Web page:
Drood - Dan Simmons image
Following the resounding success of my Locus Quest, I faced a dilemma: which reading list to follow it up with? Variety is the spice of life, so I’ve decided to diversify and pursue six different lists simultaneously. This book falls into my GIFTS AND GUILTY list.

Regardless of how many books are already queued patiently on my reading list, unexpected gifts and guilt-trips will always see unplanned additions muscling their way in at the front.

Dan Simmons is a man of many styles. His most acclaimed works, and the books I adore, are big, complex sci-fi epics with classic literary references entwined throughout. See the Hyperion Cantos and Ilium/Olympus. These are my very favouritest type of books and Ilium in particular inspired me to start my reading list quests, and to share that experience on Goodreads. So thank-you for your awesomeness Mr Simmons!

But Dan-the-man also writes psychologically tense little modern-era horror stories, such as Song of Kali and The Hollow Man – indeed, it was with this kind of novel that he launched his career and won his first awards. These are good books, very much worth reading, but they don’t quite hit the sweet spot for me in the same way as his sci-fi.

Then we come to the third category, into which this book falls – a kind of merging of the two above: big, detailed, historical, creeping-gothic-horror tales, with just a dash of fantasy elements. Our examples here are The Terror and Drood. The Terror was my least-favourite Simmons novel so far – not to say it’s a bad book, just a bit bloated for me, but that’s a different review – but it meant that I came to Drood with some hesitancy. I was looking to be convinced.

I wasn’t disappointed. Whereas The Terror was kinda slow-going, Drood kicks off with a bang. Charles Dickens is in a rail crash! Several carriages jump the rails on a bridge and drop, smashing into the ravine below. Dickens’ carriage is left swinging over the drop, but like the badass hero he is, Charlie D climbs out of his carriage, rescues the ladies within, then climbs down into the ravine to aid the survivors of the crash. Amidst this carnage we meet the title character, Drood – a noseless creep with pointy teeth who wears a black cloak. This guy is like an escapee from a Hammer horror movie, but here he is in broad daylight being creepy as heck.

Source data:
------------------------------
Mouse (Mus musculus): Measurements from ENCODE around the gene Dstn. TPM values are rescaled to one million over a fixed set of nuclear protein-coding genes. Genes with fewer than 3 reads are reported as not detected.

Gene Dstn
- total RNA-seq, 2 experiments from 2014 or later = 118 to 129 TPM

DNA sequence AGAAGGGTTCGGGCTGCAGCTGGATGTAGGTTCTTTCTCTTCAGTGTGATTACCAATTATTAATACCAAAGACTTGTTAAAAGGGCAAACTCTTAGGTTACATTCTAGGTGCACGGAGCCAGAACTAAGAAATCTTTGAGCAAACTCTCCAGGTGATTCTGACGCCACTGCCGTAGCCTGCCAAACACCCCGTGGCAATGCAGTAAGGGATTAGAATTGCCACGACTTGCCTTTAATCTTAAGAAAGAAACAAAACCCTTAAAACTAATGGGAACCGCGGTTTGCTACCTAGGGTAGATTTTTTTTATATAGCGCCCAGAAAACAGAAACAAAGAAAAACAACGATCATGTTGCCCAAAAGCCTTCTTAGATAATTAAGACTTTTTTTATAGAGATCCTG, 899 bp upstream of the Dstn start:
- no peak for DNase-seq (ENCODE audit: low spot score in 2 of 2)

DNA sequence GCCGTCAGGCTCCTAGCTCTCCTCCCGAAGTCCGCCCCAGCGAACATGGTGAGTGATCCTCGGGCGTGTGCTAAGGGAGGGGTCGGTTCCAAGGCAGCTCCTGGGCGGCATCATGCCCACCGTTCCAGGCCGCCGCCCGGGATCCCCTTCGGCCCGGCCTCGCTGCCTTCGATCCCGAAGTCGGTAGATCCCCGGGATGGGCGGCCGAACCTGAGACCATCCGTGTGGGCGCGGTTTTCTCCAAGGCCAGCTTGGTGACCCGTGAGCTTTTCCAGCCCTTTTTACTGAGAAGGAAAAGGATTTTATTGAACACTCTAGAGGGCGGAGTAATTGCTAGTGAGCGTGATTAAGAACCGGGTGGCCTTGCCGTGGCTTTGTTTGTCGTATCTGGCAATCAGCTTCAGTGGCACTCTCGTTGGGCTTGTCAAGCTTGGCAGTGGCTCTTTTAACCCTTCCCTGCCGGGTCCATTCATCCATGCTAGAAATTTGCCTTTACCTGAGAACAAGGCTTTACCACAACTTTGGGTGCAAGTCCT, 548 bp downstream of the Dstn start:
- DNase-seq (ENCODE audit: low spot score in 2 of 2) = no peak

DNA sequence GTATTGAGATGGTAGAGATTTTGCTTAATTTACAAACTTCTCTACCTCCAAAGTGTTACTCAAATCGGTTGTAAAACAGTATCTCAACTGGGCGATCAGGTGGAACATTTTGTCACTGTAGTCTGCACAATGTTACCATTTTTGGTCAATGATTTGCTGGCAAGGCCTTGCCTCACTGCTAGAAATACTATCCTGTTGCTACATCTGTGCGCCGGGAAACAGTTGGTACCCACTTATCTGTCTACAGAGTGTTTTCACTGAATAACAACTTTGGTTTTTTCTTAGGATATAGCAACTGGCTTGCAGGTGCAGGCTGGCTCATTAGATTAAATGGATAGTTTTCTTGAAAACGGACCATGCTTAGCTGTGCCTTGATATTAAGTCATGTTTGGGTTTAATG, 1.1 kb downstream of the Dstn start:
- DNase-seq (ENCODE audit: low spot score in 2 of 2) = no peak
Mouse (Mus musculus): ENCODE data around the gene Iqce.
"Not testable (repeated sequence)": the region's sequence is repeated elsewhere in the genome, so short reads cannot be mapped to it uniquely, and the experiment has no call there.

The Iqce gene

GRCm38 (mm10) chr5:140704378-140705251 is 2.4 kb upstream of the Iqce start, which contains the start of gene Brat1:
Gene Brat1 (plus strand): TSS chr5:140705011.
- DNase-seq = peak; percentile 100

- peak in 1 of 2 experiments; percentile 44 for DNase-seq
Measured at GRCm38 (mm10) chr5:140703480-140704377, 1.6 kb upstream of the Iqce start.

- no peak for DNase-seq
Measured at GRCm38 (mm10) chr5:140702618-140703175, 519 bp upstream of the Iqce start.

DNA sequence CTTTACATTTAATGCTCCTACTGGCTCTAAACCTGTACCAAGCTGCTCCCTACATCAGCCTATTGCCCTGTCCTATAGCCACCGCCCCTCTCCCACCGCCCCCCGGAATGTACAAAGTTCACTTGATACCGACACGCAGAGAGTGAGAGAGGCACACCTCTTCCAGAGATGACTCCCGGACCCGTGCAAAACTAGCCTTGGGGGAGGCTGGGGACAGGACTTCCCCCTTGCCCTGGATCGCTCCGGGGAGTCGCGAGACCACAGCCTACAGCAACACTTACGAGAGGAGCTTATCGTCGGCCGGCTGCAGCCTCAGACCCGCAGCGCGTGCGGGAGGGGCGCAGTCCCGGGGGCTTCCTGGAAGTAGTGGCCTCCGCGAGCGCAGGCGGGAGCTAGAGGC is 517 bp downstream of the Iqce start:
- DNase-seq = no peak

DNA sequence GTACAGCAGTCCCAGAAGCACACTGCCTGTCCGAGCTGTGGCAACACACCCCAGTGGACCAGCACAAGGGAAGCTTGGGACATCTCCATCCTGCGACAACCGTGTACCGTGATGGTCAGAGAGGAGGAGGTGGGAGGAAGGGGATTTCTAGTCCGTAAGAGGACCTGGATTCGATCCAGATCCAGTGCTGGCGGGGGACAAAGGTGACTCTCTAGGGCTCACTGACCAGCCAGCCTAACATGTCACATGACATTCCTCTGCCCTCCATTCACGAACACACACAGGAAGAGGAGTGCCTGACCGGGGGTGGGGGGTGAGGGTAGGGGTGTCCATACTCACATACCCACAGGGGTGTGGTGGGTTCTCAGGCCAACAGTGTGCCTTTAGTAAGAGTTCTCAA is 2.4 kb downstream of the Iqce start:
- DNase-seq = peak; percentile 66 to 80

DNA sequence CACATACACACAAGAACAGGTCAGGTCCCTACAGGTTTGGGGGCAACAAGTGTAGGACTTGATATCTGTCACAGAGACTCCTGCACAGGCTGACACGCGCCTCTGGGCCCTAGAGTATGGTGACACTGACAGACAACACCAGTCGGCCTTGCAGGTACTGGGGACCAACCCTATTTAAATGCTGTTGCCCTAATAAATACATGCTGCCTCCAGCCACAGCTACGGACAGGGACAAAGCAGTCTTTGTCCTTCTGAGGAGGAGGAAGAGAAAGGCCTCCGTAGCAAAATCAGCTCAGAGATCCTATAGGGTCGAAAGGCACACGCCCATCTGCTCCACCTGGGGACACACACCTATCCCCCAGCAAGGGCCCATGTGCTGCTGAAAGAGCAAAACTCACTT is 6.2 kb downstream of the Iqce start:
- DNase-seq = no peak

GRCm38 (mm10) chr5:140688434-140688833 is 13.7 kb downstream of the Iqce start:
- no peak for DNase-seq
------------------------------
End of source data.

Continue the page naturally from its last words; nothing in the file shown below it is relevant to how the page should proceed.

The story is narrated by Wilkie Collins – Dickins’ friend/collaborator/rival. I’m not normally a fan of the unreliable narrator device because I don’t like trying to double-guess a tale – but here Simmons does it so boldly that I couldn’t help but smile. Wilkie drinks laudanum (opium tincture) by the glass. We’re not talking about a few drops in his wine to help him get to sleep – we’re talking a good, regular slurping. Laudenum can bring on hallucinations, and Collins accepts the reality of a girl with green skin and tusks instead of teeth haunting his servants' stairway. So – to put it in modern parlance – our narrator is tripping-balls. Which puts something of a slant on his story.

The story itself is... difficult to describe succinctly. It’s about the relationship between Collins and Dickens. It’s also about Dicken’s relationship with the underworld-hypnoist-criminal-mastermind, Drood. It’s also about Collins’ descent into madness. It’s got some very gothic overtones (but good gothic, tense and cryptic – not hyperbolic gothic, like Lovecraft, which I find grating).

It’s not a perfect book – like The Terror, I felt it could lose a couple of hundred pages without significant detriment – but for all that, I never felt bored. I always wanted to get back to my book, and whenever anyone asked if it was good, I never hesitated to say yes. But it’s a difficult, awkward, antagonistic style of storytelling and it’s a long way from comfort/popcorn reading. It’s weird, but it’s also kind of wonderful and enthralling.

Even the ending – which at one point I thought was going to be a kind of ‘it was all just a dream’ cop-out – didn’t disappoint. It frustrated, sure, but that’s par for the course.

In case anyone feels you need to have read Dickens and/or Collins work to get the references within Drood, I’m sure it would add an extra level of resonance, but I haven’t read any of either, and I enjoyed this tale plenty without them.

One final point – for anyone who was a big fan of The Terror, there’s a nice tie-in towards the beginning of this book where Dickens and Collins write and perform a play based on the disappearance of HMS Terror.

All-in-all, Drood is a fascinating and enthralling read - a solid 4-star recommendation.

After this I read: The Wee Free Men